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Documents filtered by: Author="Smith, William Stephens" AND Period="Madison Presidency"
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I have your letter of the 1st. inst. and yesterday visited Mr. Hellen & his family, they are all well and received no injury from the late invasion, they all however retired into the Country for a few day’s under great terror, the enemy however did not approach their house nearer than the Palace, distant about one mile—I enclose the report of the naval Committee expressive of the gallant...
On Saturday the 5th. I received your Letter of the 28th. ulto: the introduction you have given to the Revd. Edward Everet, when presented will be received to the full extent of his most sanguine expectations, I love the introduction of Worthy Characters from those I love and esteem— That the communications from our dear Caroline to you are satisfactory, is highly gratifying to me, and that we...
When I was in the woods, I could write you freely, and venture my opinions upon men, measures and passing scenes; but now, on the plains of the District of Columbia, I pause, hesitate; and gazing on the political confused aspect feel a diffidence in putting my calculations & conjectures on paper, I dare not state even to you, what my impressions are, least they should produce a pang in your...
The Vice President of The United States is Dead . He Presided in the Senate yesterday, with his usual appearance of Health; this morning took breakfast, and went in a Hack to the Treasury department, after finishing the business which called him there, he observed to Mr. Nourse, that he did not feel well Mr. Nourse attended him to the carriage & he ordered the Driver to carry him to the...
I received your letter enclosing one addressed to Mr. Adams, and presented it to the Secretary of State it will be forwarded with the public dispatches to Gent. I do not admire Williams return at this moment, having recieved his Commission as Secretary of the Legation, I think he had better hold it, and remain abroad for the present—least he should be on his Way I stated to Mr. Monroe, as he...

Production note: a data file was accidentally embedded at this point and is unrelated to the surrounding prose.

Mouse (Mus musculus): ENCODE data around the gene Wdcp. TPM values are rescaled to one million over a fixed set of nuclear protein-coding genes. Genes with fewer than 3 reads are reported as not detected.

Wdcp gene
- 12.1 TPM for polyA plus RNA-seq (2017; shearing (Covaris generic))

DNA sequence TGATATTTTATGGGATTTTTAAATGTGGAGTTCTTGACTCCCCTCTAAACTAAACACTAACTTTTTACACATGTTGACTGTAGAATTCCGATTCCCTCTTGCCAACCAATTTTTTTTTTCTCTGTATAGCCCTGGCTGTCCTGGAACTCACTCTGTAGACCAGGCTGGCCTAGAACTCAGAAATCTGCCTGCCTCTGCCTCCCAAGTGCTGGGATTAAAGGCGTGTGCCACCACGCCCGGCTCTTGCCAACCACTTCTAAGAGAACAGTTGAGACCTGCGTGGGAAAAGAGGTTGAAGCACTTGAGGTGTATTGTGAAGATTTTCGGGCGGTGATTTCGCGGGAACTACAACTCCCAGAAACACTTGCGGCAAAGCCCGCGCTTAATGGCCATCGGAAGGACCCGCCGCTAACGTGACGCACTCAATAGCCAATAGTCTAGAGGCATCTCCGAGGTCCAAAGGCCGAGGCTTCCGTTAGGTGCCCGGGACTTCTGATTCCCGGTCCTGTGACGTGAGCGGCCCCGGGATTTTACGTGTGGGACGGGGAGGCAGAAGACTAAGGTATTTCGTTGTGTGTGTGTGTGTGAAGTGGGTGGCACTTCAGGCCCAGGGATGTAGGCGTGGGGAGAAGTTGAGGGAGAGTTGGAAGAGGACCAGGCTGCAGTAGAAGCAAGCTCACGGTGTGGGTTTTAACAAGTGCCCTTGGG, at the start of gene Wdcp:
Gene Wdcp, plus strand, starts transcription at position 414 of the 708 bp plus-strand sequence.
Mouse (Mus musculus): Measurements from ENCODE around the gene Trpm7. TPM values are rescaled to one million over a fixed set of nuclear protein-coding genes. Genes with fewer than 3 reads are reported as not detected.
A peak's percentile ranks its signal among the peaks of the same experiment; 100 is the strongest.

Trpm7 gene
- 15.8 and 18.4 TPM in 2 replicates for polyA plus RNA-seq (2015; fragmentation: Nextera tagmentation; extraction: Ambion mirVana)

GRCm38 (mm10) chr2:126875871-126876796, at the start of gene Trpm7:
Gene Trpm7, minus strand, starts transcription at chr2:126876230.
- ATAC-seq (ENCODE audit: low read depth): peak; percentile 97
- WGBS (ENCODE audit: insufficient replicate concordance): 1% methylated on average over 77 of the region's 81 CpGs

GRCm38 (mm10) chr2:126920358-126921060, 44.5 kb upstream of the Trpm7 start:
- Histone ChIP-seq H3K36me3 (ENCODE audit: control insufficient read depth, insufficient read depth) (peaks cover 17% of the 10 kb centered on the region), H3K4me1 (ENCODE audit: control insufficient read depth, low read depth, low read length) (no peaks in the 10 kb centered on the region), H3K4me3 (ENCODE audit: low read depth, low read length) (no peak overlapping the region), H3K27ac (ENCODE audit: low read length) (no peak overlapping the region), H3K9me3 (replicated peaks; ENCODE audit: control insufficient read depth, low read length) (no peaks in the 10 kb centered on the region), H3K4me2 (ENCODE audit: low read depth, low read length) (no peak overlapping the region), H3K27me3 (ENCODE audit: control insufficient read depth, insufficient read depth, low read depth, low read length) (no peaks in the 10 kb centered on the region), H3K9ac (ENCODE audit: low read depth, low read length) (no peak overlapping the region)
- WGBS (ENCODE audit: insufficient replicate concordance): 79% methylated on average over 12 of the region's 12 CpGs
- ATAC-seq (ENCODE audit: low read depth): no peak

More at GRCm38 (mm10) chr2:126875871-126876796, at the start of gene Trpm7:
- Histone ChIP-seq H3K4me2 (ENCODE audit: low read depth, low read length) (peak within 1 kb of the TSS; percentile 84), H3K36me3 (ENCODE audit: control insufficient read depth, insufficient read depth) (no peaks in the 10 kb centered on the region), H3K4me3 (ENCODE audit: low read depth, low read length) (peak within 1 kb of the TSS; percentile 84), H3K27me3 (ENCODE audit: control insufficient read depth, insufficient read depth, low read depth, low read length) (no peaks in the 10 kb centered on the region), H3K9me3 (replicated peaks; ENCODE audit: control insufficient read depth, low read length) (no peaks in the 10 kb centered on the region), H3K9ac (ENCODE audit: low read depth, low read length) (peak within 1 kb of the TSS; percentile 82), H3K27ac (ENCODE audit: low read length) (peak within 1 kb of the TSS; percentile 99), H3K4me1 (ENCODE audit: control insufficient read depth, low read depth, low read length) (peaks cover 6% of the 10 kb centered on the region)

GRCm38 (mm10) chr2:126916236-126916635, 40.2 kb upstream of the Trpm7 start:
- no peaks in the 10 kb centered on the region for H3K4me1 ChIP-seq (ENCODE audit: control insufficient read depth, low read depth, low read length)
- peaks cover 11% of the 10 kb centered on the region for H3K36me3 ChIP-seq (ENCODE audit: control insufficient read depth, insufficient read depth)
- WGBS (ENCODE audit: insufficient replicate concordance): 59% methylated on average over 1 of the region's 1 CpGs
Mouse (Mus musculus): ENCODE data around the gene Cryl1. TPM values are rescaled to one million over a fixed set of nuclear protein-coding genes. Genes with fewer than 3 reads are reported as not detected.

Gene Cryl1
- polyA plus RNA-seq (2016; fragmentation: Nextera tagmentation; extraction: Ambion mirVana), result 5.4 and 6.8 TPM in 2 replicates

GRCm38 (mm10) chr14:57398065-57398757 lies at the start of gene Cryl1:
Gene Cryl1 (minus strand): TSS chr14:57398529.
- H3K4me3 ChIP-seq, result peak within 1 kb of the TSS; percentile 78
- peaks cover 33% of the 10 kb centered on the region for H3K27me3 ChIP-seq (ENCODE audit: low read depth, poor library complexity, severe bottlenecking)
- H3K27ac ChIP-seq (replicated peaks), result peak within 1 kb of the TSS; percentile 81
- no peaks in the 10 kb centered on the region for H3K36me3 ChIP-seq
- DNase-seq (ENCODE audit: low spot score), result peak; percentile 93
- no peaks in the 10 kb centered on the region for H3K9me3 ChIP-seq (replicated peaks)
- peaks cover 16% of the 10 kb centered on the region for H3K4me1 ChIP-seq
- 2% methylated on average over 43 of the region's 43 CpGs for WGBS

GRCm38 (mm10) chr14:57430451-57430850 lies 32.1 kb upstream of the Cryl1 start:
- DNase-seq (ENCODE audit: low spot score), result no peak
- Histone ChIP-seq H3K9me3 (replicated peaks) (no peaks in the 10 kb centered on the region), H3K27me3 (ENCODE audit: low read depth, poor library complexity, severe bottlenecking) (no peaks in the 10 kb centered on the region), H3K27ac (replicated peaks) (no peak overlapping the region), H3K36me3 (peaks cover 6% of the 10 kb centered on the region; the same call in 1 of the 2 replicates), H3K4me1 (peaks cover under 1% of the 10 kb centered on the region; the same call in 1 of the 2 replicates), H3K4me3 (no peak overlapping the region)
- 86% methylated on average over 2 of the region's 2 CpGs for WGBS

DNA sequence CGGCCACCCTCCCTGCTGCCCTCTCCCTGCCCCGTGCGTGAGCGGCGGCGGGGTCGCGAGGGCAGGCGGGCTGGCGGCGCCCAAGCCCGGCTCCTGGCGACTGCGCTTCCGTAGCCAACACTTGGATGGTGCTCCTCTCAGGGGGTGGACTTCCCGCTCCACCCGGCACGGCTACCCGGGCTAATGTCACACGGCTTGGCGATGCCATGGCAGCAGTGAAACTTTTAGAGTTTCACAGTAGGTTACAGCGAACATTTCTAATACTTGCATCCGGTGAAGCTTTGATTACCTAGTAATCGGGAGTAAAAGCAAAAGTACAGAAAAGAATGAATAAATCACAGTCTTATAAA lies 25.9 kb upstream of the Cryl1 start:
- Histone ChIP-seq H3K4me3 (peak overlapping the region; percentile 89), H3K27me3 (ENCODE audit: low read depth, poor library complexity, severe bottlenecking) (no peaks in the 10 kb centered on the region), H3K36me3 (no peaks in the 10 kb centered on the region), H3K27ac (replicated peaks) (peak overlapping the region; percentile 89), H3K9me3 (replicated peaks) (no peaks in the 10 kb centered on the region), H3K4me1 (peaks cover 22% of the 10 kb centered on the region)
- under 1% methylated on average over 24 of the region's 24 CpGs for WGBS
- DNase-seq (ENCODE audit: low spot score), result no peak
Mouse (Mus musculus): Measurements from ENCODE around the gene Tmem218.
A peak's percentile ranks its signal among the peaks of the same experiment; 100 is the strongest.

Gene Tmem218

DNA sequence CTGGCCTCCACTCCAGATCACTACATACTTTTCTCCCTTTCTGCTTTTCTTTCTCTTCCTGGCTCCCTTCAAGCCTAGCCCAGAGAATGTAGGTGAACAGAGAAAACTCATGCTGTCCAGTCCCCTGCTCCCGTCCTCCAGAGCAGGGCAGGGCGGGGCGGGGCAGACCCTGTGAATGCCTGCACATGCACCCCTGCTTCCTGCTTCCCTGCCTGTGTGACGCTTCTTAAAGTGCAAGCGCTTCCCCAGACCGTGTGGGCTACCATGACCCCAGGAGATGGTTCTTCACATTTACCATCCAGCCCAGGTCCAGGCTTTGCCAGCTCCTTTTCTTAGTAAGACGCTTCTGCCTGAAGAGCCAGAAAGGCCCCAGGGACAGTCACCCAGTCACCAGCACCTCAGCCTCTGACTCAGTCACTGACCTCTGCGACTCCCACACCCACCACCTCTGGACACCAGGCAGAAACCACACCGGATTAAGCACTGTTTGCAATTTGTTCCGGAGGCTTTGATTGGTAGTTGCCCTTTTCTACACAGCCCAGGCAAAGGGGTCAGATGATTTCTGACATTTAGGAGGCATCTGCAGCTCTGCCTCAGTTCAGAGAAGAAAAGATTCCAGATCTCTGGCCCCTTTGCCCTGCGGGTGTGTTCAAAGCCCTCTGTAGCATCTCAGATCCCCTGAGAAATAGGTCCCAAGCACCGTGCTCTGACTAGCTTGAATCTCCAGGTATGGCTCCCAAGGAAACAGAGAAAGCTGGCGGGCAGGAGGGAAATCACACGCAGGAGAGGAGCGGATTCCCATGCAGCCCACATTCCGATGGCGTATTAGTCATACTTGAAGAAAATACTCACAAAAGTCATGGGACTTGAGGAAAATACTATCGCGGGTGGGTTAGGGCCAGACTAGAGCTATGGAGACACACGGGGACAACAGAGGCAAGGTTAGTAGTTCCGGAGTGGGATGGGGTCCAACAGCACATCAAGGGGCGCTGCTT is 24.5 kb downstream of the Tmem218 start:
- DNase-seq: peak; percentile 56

you and your dear family may have wondered at my silence for some weeks past, but I have been very, seriously indisposed, this I have not communicated to my Children at Newyork nor to our family at the Valley or Utica, it could only tend to excite painful sensations to them, therefore I have been silent—It is of course a satisfaction to me, to state to you, that I feel as if, I had perfectly...
I have the pleasure to inform you that the President sent the nomination to the senate yesterday of John Quincy Adams as Minister Plenipotentiary to the Court of Great Britain— I am Well thank God— Yours Sincerely, MHi : Adams Papers.
I received your kind letter of the 22d. of Feby. this morning—I have the pleasure to inform you of the restoration of my health—Congress will adjourn of course on Friday next—the roads are intollerably bad I have my horse and Sulkey with me, and after the roads get a little settled, I shall travel on gently to new york, and perhaps to the Valley—an extra meeting of Congress will take place,...
I receive with great satisfaction your congratulations on the peace, dated the 22d. ulto. the day of the great rejoicings in Boston, I have noticed the detail of the processions, and ceremonies, they must have been great indeed—The Bostonians have always been remarked, as doing things upon a great Scale. I suppose you did not see, the regular confusion, or hear the enthusiastic shouts of the...
I am honoured with your letter of the 4th. inst., I am sorry your friends work you so hard—I will endeavour in the course of the season to visit Quincy, and promise to copy all your letters during my stay, the perusal of them will richly pay me for the trouble. I have a letter from my Brother Justus from the valley, mentioning, that our Brother James is very ill; from the nature of his spring...